According to CNN, in reaction to recent attacks by Afghan security forces, the Nato Commander, U.S. Marine General John R. Allen has ordered all 90,000 troops at NATO headquarters and all bases across Afghanistan to carry “loaded” weapons.  Nothing in the chamber, but they can carry a magazine in their gun now.

General Allen recently testified before the  House Armed Services  Committee.

General Allen said, “There is no part of our strategy that  intends to stay in Afghanistan  forever…I wish I could tell you that  this war was simple and that progress could  easily be measured, but  that’s not the way of counterinsurgencies.  They are fraught  with success and  setbacks, which can exist in the same space and time,  but each must be seen in  the larger context of the overall campaign. And  I believe that the campaign in  on track.”

The current plan seems timed around the U.S.  Presidential elections.  First, a drawdown of 23,000 American troops by the  end of September (before elections in November) followed by a  complete withdrawal by December 2014, when Afghan forces step up.  The Afghan government forces have shown little real progress over the last five years.  It is doubtful anything will change by 2014.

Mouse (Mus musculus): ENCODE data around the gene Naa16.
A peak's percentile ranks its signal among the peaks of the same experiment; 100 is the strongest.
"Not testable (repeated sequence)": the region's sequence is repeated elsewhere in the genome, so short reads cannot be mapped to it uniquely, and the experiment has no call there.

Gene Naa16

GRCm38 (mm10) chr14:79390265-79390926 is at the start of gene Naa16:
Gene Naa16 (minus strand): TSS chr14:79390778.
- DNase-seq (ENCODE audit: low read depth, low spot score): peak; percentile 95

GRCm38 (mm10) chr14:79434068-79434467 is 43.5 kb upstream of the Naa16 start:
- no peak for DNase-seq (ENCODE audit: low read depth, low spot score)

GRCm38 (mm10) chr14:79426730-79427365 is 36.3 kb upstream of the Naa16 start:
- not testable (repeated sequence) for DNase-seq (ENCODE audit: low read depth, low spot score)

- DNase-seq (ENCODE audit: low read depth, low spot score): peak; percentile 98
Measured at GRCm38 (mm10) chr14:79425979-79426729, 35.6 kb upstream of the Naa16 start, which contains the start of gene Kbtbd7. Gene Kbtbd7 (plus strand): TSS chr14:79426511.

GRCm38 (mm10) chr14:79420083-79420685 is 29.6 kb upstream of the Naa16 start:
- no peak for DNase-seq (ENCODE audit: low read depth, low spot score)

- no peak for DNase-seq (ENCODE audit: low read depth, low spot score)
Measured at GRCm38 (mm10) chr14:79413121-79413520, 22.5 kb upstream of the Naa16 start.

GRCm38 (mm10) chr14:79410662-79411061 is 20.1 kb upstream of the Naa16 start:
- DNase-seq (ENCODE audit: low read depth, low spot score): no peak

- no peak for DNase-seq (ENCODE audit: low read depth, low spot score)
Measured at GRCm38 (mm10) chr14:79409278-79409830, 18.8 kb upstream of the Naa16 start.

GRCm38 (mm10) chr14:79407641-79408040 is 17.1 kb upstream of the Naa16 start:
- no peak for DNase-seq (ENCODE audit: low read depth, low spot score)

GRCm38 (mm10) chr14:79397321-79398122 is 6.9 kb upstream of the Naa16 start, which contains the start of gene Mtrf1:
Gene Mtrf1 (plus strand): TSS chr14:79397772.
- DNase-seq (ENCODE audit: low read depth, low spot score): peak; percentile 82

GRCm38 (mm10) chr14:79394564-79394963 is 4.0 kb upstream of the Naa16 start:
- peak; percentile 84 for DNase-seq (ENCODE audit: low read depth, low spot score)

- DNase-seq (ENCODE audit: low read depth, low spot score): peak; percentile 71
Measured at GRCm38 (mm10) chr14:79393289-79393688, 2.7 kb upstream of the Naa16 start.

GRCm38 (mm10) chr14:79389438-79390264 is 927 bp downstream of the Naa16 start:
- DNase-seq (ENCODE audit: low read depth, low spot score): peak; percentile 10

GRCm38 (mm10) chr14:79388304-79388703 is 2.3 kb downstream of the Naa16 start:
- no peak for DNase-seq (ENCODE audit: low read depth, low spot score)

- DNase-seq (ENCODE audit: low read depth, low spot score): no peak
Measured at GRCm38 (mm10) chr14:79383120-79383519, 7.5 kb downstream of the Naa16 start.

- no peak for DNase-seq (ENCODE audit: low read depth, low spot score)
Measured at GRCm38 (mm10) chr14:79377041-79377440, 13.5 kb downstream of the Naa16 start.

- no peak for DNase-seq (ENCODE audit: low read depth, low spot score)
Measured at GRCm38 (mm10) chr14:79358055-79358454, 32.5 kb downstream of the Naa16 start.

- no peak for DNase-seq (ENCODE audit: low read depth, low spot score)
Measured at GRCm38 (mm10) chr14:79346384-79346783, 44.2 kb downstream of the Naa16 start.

It is claimed that Afghan security forces have expanded from 276,000 to  330,000 in the last year.  Some of these men only exist on paper so their wages can be pocketed by commanders.  The men actually there are poorly paid and lead.  They will not fight and cannot possibly defeat the forces of regional war lords.  The only option is to persuade the war lords not to disrupt the government

General Allen  also said 60 coalition troops  from six countries have been  killed since January.  Thirteen of these soldiers were killed by “what appears to have been  Afghan security forces.”

If you haven’t been deployed, it may surprised you to know that, on base, guns were empty with no magazines.   There was an elaborate system of clearing barrels.  Troops were required to carry weapons all the time but they are not allowed to put a magazine in.  We were more afraid of accidents than the enemy.